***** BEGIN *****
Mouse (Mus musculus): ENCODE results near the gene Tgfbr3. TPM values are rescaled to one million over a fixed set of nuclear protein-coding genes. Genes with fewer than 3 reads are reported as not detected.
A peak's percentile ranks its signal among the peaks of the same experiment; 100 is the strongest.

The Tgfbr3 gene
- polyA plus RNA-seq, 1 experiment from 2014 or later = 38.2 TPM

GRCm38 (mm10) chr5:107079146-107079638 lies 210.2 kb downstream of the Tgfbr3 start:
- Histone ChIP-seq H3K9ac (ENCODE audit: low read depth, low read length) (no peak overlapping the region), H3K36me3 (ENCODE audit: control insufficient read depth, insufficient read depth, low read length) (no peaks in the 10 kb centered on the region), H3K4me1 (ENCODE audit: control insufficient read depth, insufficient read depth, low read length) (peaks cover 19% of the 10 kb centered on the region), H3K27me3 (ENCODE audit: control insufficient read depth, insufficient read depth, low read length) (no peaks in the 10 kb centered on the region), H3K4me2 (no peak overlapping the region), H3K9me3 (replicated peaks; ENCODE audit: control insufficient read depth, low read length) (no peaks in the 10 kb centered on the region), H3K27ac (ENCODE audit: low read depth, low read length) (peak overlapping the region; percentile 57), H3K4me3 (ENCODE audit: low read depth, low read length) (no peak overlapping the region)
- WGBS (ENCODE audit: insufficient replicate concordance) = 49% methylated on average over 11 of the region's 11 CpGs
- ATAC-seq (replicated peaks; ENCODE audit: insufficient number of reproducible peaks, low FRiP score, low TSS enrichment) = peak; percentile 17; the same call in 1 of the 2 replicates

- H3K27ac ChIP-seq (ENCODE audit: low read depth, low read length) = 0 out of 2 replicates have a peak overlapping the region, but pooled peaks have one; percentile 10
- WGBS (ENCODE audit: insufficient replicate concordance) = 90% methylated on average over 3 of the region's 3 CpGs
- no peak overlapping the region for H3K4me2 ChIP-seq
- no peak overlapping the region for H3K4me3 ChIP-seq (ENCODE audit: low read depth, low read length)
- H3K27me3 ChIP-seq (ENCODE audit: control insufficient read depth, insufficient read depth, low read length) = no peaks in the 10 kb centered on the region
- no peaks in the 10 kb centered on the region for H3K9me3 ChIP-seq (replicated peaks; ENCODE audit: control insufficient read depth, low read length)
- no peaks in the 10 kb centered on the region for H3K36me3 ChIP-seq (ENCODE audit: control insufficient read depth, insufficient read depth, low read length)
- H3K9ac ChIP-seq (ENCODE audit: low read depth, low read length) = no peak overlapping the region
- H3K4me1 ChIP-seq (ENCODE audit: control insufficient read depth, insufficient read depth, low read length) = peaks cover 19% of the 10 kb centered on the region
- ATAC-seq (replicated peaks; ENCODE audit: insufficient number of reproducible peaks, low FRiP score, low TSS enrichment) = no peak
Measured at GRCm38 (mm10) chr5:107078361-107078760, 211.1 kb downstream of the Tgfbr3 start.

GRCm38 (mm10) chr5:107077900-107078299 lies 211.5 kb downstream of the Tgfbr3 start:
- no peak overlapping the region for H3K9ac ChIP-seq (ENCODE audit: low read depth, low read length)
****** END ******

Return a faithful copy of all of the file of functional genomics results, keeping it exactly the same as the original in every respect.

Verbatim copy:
Mouse (Mus musculus): ENCODE results near the gene Tgfbr3. TPM values are rescaled to one million over a fixed set of nuclear protein-coding genes. Genes with fewer than 3 reads are reported as not detected.
A peak's percentile ranks its signal among the peaks of the same experiment; 100 is the strongest.

The Tgfbr3 gene
- polyA plus RNA-seq, 1 experiment from 2014 or later = 38.2 TPM

GRCm38 (mm10) chr5:107079146-107079638 lies 210.2 kb downstream of the Tgfbr3 start:
- Histone ChIP-seq H3K9ac (ENCODE audit: low read depth, low read length) (no peak overlapping the region), H3K36me3 (ENCODE audit: control insufficient read depth, insufficient read depth, low read length) (no peaks in the 10 kb centered on the region), H3K4me1 (ENCODE audit: control insufficient read depth, insufficient read depth, low read length) (peaks cover 19% of the 10 kb centered on the region), H3K27me3 (ENCODE audit: control insufficient read depth, insufficient read depth, low read length) (no peaks in the 10 kb centered on the region), H3K4me2 (no peak overlapping the region), H3K9me3 (replicated peaks; ENCODE audit: control insufficient read depth, low read length) (no peaks in the 10 kb centered on the region), H3K27ac (ENCODE audit: low read depth, low read length) (peak overlapping the region; percentile 57), H3K4me3 (ENCODE audit: low read depth, low read length) (no peak overlapping the region)
- WGBS (ENCODE audit: insufficient replicate concordance) = 49% methylated on average over 11 of the region's 11 CpGs
- ATAC-seq (replicated peaks; ENCODE audit: insufficient number of reproducible peaks, low FRiP score, low TSS enrichment) = peak; percentile 17; the same call in 1 of the 2 replicates

- H3K27ac ChIP-seq (ENCODE audit: low read depth, low read length) = 0 out of 2 replicates have a peak overlapping the region, but pooled peaks have one; percentile 10
- WGBS (ENCODE audit: insufficient replicate concordance) = 90% methylated on average over 3 of the region's 3 CpGs
- no peak overlapping the region for H3K4me2 ChIP-seq
- no peak overlapping the region for H3K4me3 ChIP-seq (ENCODE audit: low read depth, low read length)
- H3K27me3 ChIP-seq (ENCODE audit: control insufficient read depth, insufficient read depth, low read length) = no peaks in the 10 kb centered on the region
- no peaks in the 10 kb centered on the region for H3K9me3 ChIP-seq (replicated peaks; ENCODE audit: control insufficient read depth, low read length)
- no peaks in the 10 kb centered on the region for H3K36me3 ChIP-seq (ENCODE audit: control insufficient read depth, insufficient read depth, low read length)
- H3K9ac ChIP-seq (ENCODE audit: low read depth, low read length) = no peak overlapping the region
- H3K4me1 ChIP-seq (ENCODE audit: control insufficient read depth, insufficient read depth, low read length) = peaks cover 19% of the 10 kb centered on the region
- ATAC-seq (replicated peaks; ENCODE audit: insufficient number of reproducible peaks, low FRiP score, low TSS enrichment) = no peak
Measured at GRCm38 (mm10) chr5:107078361-107078760, 211.1 kb downstream of the Tgfbr3 start.

GRCm38 (mm10) chr5:107077900-107078299 lies 211.5 kb downstream of the Tgfbr3 start:
- no peak overlapping the region for H3K9ac ChIP-seq (ENCODE audit: low read depth, low read length)